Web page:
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Technical Paper
Deepak Gangadharan, Oleg Sokolsky, Insup Lee, BaekGyu Kim, Chung-Wei Lin, Shinichi Shiraishi
Abstract Optional software-based features (for example, to provide active safety, infotainment, etc.) are increasingly becoming a significant cost driver in automotive systems. In state-of-the-art production techniques, these optional features are built into the vehicle during assembly. This does not give the customer the flexibility to choose the specific set of features as per their requirement. They either have to buy a pre-bundled option that may or may not satisfy their preferences or are unable to find an exact combination of features from the inventory provided by a dealership. Alternatively, they have to pre-order a car from the manufacturer, which could result in a substantial delay. Therefore, it is important to improve the flexibility of delivering the optional features to customers. Towards this objective, the vehicle could be configured with the desired options at the dealership, when the customer requires them.
Technical Paper
Venk Kandadai, Helen Loeb, Guyrandy Jean-Gilles, Catherine McDonald, Andrew Winston, Thomas Seacrist, Flaura Winston
Abstract Driving simulators offer a safe alternative to on-road driving for the evaluation of driving performance. Standardized procedures for providing individualized feedback on driving performance are not readily available. The aim of this paper is to describe a methodology for developing standardized procedures that provide individualized feedback (“LiveMetrics”) from a simulated driving assessment used to measure driving performance. A preliminary evaluation is presented to test the performance of the LiveMetrics methodology. Three key performance indicators are used to evaluate the performance and utility of the method in the context of the preliminary evaluation. The results from the preliminary evaluation suggest abilities to customize reporting features for feedback and integrate these into existing driver training and education programs.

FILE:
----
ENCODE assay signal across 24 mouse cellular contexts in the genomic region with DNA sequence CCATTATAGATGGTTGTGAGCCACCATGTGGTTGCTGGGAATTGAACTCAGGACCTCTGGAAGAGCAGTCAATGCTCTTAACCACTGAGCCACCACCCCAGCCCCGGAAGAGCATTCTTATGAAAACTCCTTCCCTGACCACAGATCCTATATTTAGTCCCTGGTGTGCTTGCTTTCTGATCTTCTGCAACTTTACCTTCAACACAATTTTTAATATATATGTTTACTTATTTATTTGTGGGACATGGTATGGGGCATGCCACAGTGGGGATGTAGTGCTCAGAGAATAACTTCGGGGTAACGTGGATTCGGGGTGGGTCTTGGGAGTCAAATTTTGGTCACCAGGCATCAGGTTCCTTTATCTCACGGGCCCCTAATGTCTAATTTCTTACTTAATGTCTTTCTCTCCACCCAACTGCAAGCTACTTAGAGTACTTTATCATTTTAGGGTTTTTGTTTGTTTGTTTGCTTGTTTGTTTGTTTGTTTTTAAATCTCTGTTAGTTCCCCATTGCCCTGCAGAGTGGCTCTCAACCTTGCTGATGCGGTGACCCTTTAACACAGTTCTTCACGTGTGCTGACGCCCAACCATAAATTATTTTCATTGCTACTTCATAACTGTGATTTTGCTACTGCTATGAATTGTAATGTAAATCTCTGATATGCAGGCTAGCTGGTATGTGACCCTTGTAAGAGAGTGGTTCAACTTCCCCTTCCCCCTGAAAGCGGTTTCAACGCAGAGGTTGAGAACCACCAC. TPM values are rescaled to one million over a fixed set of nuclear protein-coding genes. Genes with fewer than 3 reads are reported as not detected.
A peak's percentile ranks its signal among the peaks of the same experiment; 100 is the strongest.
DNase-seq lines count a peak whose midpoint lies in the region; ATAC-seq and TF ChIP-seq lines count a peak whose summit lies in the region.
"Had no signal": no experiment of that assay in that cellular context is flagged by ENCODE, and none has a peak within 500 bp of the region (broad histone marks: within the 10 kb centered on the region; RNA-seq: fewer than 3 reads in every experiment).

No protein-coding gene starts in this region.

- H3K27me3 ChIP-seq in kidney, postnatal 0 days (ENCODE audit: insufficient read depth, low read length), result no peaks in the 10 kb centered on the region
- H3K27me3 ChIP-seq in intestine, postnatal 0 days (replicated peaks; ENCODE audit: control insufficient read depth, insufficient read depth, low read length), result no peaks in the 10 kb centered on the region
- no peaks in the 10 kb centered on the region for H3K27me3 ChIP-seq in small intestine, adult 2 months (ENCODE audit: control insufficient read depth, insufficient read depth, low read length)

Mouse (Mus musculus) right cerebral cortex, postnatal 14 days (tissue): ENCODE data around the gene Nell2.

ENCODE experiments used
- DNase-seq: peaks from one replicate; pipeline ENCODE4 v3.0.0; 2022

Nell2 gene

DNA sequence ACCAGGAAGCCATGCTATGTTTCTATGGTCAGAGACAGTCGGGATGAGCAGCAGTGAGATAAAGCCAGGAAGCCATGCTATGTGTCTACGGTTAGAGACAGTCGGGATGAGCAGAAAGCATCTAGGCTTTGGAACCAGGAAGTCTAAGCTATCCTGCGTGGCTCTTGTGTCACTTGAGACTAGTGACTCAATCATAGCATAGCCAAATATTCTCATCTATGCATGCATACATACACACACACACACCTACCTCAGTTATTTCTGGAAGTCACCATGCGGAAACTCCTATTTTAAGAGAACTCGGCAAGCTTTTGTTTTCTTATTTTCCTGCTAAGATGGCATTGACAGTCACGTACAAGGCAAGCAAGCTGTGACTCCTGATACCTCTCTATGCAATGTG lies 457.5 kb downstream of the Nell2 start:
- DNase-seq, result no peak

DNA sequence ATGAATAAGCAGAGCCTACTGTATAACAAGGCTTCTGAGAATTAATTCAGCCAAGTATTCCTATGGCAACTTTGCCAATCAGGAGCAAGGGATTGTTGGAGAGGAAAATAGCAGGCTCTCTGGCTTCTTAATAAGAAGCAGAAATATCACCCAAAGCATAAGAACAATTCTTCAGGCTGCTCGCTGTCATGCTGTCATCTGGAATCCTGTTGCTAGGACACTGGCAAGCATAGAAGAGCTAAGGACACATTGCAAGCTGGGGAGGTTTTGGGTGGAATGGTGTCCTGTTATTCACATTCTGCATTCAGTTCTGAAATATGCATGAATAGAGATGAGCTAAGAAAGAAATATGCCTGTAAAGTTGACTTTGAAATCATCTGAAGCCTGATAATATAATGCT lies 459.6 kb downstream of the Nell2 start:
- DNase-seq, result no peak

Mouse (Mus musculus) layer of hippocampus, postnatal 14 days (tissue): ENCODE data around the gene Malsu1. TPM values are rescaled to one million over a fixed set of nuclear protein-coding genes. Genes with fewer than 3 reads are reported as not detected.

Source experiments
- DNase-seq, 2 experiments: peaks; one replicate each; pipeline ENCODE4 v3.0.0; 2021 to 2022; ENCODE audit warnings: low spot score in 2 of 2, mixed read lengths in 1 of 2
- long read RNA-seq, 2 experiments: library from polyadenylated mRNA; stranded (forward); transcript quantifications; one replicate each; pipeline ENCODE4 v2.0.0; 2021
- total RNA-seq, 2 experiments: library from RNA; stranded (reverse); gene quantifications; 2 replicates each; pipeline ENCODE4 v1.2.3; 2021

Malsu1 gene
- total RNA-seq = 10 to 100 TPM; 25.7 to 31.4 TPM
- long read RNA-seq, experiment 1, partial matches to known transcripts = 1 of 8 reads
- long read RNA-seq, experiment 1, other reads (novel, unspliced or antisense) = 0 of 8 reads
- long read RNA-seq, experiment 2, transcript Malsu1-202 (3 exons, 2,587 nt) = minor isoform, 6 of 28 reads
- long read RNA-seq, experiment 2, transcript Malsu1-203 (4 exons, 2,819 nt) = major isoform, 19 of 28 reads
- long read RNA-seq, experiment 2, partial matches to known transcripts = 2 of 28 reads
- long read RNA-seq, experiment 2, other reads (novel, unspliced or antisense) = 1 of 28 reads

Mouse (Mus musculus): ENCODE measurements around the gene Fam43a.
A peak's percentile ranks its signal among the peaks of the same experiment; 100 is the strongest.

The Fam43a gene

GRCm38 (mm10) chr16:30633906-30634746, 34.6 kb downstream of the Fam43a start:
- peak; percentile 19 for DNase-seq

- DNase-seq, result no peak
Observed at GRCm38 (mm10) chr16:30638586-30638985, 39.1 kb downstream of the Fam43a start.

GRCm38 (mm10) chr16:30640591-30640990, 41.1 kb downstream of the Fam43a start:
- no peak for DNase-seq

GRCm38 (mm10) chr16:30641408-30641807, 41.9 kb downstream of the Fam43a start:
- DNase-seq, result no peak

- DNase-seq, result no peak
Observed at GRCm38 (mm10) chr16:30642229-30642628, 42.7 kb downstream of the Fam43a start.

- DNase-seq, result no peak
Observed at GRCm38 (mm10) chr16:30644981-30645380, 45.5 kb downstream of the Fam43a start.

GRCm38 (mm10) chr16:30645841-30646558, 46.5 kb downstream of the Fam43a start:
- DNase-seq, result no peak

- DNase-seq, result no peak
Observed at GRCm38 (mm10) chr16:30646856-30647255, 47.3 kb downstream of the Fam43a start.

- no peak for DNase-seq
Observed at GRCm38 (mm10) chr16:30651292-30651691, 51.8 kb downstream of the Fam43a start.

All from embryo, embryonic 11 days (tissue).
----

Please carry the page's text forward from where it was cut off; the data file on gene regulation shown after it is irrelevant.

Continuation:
Technical Paper
Michael Prange, David F. Meaney
No regional or directional large-deformation constitutive data for brain exist in the current literature. To address this deficiency, the large strain (up to 50%) directional properties of gray and white matter were determined in the thalamus, corona radiata, and corpus callosum. The constitutive relationships of all regions and directions are well fit by an Ogden hyperelastic relationship, modified to include dissipation. The material parameter α, representing the non-linearity of the tissue, was not significantly sensitive to region, direction, or species. The average value of the material parameter µ, corresponding to the shear modulus of the tissue, was significantly different for each region, demonstrating that brain tissue is inhomogeneous. In each region, µ, obtained in 2 orthogonal directions, was compared. Consistent with local neuroarchitecture, gray matter showed the least amount of anisotropy and corpus callosum exhibited the greatest degree of anisotropy.
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